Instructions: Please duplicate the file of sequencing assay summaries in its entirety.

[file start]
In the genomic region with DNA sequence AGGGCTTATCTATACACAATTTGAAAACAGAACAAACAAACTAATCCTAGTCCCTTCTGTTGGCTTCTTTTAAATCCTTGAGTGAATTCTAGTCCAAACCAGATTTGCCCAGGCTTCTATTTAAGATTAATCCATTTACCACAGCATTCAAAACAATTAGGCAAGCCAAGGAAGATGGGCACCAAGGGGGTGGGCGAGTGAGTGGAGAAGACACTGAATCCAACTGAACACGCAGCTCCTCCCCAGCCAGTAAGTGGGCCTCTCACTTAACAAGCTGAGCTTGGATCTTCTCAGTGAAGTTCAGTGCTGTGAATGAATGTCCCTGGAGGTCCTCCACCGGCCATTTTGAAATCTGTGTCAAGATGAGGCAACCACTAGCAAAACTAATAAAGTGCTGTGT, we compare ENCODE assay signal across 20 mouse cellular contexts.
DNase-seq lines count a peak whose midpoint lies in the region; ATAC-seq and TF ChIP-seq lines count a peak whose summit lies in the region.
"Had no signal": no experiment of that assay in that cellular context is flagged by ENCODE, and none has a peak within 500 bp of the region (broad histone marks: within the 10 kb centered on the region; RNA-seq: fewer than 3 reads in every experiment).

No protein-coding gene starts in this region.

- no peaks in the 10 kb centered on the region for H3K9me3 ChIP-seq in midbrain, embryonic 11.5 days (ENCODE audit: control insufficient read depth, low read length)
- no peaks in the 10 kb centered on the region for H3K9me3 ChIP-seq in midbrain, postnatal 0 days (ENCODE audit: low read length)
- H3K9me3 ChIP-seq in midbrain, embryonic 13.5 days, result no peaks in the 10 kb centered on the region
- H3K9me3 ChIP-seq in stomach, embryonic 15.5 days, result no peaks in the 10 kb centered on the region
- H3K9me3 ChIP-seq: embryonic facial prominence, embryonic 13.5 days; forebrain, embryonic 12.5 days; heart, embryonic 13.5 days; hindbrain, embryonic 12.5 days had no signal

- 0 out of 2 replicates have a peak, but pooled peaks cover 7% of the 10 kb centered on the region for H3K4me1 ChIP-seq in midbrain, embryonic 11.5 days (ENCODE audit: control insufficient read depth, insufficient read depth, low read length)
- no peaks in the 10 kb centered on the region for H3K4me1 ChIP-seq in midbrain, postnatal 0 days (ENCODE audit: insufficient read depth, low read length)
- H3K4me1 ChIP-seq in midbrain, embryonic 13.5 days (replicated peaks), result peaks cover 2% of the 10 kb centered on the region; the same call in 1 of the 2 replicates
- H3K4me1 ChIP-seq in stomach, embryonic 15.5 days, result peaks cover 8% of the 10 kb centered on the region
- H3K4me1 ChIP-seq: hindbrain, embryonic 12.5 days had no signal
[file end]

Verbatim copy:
In the genomic region with DNA sequence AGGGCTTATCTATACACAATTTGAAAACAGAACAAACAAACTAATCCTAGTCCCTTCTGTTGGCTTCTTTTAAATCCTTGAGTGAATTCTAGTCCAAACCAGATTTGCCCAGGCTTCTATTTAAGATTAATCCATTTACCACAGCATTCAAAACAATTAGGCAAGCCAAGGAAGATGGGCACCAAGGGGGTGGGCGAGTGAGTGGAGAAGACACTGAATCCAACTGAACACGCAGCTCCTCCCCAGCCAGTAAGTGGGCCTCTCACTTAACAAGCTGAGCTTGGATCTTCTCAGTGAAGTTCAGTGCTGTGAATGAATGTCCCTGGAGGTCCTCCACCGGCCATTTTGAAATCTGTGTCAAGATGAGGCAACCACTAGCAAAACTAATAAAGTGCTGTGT, we compare ENCODE assay signal across 20 mouse cellular contexts.
DNase-seq lines count a peak whose midpoint lies in the region; ATAC-seq and TF ChIP-seq lines count a peak whose summit lies in the region.
"Had no signal": no experiment of that assay in that cellular context is flagged by ENCODE, and none has a peak within 500 bp of the region (broad histone marks: within the 10 kb centered on the region; RNA-seq: fewer than 3 reads in every experiment).

No protein-coding gene starts in this region.

- no peaks in the 10 kb centered on the region for H3K9me3 ChIP-seq in midbrain, embryonic 11.5 days (ENCODE audit: control insufficient read depth, low read length)
- no peaks in the 10 kb centered on the region for H3K9me3 ChIP-seq in midbrain, postnatal 0 days (ENCODE audit: low read length)
- H3K9me3 ChIP-seq in midbrain, embryonic 13.5 days, result no peaks in the 10 kb centered on the region
- H3K9me3 ChIP-seq in stomach, embryonic 15.5 days, result no peaks in the 10 kb centered on the region
- H3K9me3 ChIP-seq: embryonic facial prominence, embryonic 13.5 days; forebrain, embryonic 12.5 days; heart, embryonic 13.5 days; hindbrain, embryonic 12.5 days had no signal

- 0 out of 2 replicates have a peak, but pooled peaks cover 7% of the 10 kb centered on the region for H3K4me1 ChIP-seq in midbrain, embryonic 11.5 days (ENCODE audit: control insufficient read depth, insufficient read depth, low read length)
- no peaks in the 10 kb centered on the region for H3K4me1 ChIP-seq in midbrain, postnatal 0 days (ENCODE audit: insufficient read depth, low read length)
- H3K4me1 ChIP-seq in midbrain, embryonic 13.5 days (replicated peaks), result peaks cover 2% of the 10 kb centered on the region; the same call in 1 of the 2 replicates
- H3K4me1 ChIP-seq in stomach, embryonic 15.5 days, result peaks cover 8% of the 10 kb centered on the region
- H3K4me1 ChIP-seq: hindbrain, embryonic 12.5 days had no signal